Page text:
What the Western world needs to know about the ancient Eastern art of acupuncture.
Acupuncture has been widely used to treat a variety of ailments throughout the history of the world. Evidence suggests that the roots of acupuncture had their beginnings in the Neolithic period, approximately 10,000 BCE.
Sharp flat stones known as bian shi became the precursors of the commonly used acupuncture needles. It became a reliable treatment for everything from battle wounds to headaches. While today’s patients generally aren’t seeking treatment for the former, acupuncture still helps millions of people treat everything from headaches to nausea to stomachaches to cramps to muscle tension.
Despite the prevalence of acupuncture in the Eastern world, the Western world has still been hesitant to accept this unfamiliar practice.
When most people think of acupuncture, they tend to imagine a painful procedure involving needles. If you have never experienced acupuncture, it’s easy to understand where this misconception comes from. After all, shots involve needles, and shots usually hurt.
However, as strange as it may seem, acupuncture is not painful. Although many first-timers come in with some hesitation, they are relieved to find that acupuncture can actually be quite relaxing. Some report an itchiness or numbness, and a sense of deep relaxation and heaviness indicates that the treatment is working.
Another main misconception about acupuncture is that it is ineffective.
The procedure wouldn’t have lasted for thousands of years if it didn’t have a positive impact, and modern medical research actually backs up the efficacy of acupuncture. Recently the World Health Organization examined data from previous years on the efficacy of acupuncture, and they released their findings in Acupuncture: Review and Analysis of Controlled Clinical Trials. They found that acupuncture was a successful and viable treatment for a variety of different ailments, including depression, adverse side effects from chemotherapy/ radiation, hypertension, headache, induction of labor, low back pain and nausea and vomiting. (These are simply a few of the ailments which WHO found could be successfully managed with acupuncture).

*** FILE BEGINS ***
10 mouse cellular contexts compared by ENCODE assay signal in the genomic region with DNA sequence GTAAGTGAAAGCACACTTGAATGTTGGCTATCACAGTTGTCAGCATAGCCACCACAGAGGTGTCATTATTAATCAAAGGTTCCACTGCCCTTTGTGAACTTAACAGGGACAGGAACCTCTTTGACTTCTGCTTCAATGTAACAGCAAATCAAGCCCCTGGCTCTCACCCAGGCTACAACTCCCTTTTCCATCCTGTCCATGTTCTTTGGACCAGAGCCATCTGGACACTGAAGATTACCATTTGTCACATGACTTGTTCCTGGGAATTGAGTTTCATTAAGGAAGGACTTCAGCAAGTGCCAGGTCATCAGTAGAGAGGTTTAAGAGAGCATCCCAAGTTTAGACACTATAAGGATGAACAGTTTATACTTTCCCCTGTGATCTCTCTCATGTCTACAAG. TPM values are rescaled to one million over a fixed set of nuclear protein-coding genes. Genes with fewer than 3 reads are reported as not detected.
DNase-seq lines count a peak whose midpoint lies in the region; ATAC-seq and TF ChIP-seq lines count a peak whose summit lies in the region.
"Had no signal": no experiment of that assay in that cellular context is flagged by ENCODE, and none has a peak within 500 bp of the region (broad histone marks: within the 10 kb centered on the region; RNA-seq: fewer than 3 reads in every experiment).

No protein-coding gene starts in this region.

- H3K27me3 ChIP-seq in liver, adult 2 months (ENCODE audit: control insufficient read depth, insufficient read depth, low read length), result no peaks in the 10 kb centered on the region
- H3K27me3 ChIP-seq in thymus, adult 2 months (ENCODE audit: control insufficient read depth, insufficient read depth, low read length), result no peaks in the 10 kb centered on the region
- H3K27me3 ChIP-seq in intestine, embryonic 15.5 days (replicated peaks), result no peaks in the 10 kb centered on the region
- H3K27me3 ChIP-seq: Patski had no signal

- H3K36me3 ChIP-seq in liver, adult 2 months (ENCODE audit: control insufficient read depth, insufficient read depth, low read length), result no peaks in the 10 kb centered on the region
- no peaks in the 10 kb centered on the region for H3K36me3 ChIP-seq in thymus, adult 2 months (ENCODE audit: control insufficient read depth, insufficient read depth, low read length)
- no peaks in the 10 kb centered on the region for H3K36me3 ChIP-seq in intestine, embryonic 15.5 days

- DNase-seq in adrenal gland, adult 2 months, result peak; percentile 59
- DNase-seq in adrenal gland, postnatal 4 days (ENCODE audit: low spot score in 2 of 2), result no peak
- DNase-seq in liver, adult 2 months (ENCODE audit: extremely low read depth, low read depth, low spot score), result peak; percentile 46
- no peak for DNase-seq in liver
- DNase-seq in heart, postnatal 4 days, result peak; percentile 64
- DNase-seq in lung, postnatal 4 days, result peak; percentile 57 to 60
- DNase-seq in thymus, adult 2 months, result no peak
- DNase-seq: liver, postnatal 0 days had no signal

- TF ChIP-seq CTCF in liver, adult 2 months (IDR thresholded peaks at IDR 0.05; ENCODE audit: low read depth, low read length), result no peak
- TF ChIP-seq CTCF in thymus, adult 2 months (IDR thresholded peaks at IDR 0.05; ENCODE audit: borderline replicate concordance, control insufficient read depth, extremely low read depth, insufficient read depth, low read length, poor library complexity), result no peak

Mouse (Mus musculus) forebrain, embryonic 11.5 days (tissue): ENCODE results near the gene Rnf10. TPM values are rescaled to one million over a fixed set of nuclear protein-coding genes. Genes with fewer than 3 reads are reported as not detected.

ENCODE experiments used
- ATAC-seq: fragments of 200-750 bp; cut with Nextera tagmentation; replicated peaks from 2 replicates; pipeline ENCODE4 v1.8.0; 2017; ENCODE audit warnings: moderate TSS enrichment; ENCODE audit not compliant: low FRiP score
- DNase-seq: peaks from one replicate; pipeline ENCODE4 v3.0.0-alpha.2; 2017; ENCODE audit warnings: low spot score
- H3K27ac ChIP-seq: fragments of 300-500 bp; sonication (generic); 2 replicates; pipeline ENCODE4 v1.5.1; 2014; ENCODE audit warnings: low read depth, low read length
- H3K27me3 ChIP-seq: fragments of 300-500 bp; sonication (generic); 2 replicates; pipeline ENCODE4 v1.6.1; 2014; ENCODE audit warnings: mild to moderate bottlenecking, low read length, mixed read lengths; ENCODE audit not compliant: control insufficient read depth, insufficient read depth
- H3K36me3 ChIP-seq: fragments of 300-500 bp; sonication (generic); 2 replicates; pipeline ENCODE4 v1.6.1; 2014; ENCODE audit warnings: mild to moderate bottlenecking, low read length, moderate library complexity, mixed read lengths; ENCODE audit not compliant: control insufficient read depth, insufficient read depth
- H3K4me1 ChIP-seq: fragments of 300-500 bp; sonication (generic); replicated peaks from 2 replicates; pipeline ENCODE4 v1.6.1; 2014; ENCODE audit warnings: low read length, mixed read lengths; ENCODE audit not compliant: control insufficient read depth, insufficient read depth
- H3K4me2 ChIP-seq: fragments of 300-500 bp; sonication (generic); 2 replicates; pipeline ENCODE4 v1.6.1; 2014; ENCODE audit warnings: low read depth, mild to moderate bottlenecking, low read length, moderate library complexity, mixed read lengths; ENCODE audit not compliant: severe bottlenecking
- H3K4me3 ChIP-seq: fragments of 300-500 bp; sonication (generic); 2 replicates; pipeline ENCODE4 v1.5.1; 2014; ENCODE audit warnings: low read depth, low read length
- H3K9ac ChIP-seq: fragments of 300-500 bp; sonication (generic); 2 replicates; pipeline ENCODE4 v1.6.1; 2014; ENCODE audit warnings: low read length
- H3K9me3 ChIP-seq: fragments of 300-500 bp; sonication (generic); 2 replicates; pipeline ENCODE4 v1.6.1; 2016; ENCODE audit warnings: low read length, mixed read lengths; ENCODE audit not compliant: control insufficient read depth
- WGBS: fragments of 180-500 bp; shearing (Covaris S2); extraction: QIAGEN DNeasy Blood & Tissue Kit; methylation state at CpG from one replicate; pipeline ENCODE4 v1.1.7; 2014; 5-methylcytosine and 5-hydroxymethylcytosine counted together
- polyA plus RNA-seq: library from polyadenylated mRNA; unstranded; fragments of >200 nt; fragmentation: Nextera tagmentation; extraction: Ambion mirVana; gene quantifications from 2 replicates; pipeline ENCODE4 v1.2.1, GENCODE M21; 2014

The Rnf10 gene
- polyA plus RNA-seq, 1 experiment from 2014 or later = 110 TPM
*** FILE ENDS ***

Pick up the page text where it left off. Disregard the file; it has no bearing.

Despite such findings, some Western medical practitioners still resist the idea of acupuncture.
Part of this is because they fear that acupuncture only works as a “placebo” effect, meaning that people reap positive benefits from the procedure simply because they believe that they will. However, even if this were the case for certain individuals, this wouldn’t necessarily mean that acupuncture wasn’t effective. Instead, it would mean that it was effective in a way that we don’t always understand in the medical world.
For example, most doctors aren’t exactly sure how the power of prayer and positive thinking works to heal the body, but they do know that the results of such measures can be effective if not miraculous. The bottom line is that even if acupuncture works partially out of a patient’s renewed spirit and hopefulness, it is still an effective and worthwhile treatment to consider.
Some people also worry about the hygiene of such treatments.
However, the good news is that acupuncture is always performed with disposable needles in a clean and sterile environment. Acupuncture needles have been approved by the FDA and are only used once, then disposed of. It’s always important to go to a trusted licensed acupuncturist when undergoing this type of treatment.
The bottom line is that acupuncture can be an effective and powerful treatment for a number of woes, both physical and emotional.
To find a licensed acupuncturist in your area, click here.
To learn more about acupuncture, please visit Intergrative Health Studio.
Dr. Edward Lamadrid is a doctor of acupuncture and oriental medicine (DAOM) and the founder of Integrative Health Studio in downtown Chicago. Dr. Lamadrid is a pioneer who has devoted over three decades to studying all forms of complementary and alternative medicine. He is one of approximately one hundred DAOMs in the country. His practice is located in downtown Chicago. He is also the campus director and professor at Pacific College of Oriental Medicine.
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Editor: Thaddeus Haas